- The Washington Times - Monday, April 14, 2008


Rehearsal assistant David Mathers brought his lapel microphone up to his mouth for a throaty demonstration of the German word “dich,” putting particular emphasis on the guttural “kh” sound at the end.

“We really want to hear that,” Mr. Mathers said toward the end of a 2½-hour choir practice. “The Holy Father’s from Bavaria.”

The comment caused chuckles — the singers know the pope is German.

Still, getting all the details just right for Pope Benedict XVI — down to every last syllable of a hymn in his native tongue — is serious business for this group of D.C.-area Roman Catholics. The 250-person choir will be singing at Thursday’s papal Mass at Nationals Park.

Chosen from more than 500 people who auditioned, the group gathered for the first time March 10 at St. Mark the Evangelist Church in Hyattsville. A week earlier, they had received the 134 pages of sheet music, mostly for songs they had never heard before.

“What a gift to be able to see the pope,” said Steve Dameron, a 51-year-old tenor from Morningside, “even if it’s from the back.”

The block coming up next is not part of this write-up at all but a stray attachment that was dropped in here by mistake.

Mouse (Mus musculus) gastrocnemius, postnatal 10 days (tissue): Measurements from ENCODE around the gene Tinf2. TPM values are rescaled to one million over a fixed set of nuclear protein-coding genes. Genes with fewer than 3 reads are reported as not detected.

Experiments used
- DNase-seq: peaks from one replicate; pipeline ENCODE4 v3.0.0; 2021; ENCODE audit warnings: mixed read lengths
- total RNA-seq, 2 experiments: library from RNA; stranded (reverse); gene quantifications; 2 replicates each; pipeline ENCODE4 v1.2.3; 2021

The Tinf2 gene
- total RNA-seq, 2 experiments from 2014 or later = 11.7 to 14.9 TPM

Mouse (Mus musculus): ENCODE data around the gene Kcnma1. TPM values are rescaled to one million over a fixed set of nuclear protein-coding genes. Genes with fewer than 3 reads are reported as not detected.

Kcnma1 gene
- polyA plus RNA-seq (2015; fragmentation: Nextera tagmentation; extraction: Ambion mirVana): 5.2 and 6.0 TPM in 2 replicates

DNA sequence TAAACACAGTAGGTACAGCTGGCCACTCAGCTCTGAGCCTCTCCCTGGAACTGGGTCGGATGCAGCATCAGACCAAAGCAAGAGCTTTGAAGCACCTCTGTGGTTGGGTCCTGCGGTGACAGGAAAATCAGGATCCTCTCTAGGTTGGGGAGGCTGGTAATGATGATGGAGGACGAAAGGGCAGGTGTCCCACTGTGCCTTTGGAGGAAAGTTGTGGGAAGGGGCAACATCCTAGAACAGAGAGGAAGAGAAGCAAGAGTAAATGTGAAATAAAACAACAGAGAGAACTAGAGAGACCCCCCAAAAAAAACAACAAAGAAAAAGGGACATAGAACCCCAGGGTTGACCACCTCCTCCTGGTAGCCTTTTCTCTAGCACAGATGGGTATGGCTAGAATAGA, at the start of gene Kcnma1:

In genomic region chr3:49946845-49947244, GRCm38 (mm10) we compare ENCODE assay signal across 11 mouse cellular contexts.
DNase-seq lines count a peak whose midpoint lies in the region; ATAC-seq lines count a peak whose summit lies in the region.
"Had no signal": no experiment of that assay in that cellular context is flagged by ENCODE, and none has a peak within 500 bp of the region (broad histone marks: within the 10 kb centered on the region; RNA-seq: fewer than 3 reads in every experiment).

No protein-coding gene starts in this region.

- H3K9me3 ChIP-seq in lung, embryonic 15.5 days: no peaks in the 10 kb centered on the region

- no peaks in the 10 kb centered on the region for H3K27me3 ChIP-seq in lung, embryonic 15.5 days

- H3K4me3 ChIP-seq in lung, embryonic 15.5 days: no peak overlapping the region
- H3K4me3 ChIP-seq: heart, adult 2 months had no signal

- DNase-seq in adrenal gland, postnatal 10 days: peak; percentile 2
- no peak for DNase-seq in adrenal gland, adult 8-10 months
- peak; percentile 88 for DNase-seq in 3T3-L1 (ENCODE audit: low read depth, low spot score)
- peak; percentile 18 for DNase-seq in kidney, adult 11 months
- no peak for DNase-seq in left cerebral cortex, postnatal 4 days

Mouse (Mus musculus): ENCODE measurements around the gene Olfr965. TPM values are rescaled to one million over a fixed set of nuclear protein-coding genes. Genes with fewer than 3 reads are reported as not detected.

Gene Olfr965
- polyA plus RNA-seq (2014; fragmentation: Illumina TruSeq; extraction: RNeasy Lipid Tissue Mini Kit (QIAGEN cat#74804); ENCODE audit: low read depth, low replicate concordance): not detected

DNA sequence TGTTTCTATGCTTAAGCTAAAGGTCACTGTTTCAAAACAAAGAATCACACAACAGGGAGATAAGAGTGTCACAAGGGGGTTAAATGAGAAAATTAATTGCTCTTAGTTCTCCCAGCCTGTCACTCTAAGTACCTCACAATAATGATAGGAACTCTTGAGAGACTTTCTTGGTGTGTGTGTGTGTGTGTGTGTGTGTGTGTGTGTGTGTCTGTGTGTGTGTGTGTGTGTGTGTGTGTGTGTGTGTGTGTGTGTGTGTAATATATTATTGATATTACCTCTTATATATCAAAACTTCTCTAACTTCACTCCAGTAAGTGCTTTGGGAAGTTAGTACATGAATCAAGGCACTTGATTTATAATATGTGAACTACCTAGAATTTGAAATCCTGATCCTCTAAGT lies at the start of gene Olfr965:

Of course, this group won’t just see the pope — they will be his musical accompaniment. Their singing will be part of the experience for the 46,000 people who will pack into the new baseball stadium. Many more will watch the Mass on television.

Tom Stehle, pastoral associate for liturgy and music at Our Lady of Mercy parish in Potomac, is serving as music director for the papal Mass. He worked for months to choose the right music for the elaborate event, which also will feature performances by opera stars Placido Domingo and Denyce Graves. Along with familiar works like Mozart’s “Ave Verum Corpus,” the program includes international folk songs, gospel and music by contemporary composers.

In addition to the main choir, Mr. Stehle is coordinating a 65-person “intercultural choir,” which will sing in French, Spanish, Zulu and other languages; a 175-voice children’s choir; and an 80-person gospel choir.

“I wanted to use all of the creativity and imagination I could and also make it a very prayerful experience for everyone,” Mr. Stehle said. “At the root, it’s the prayer. It’s not the spectacle; it’s not the historic event. … It’s really about prayer, and what Catholics do every Sunday, essentially.”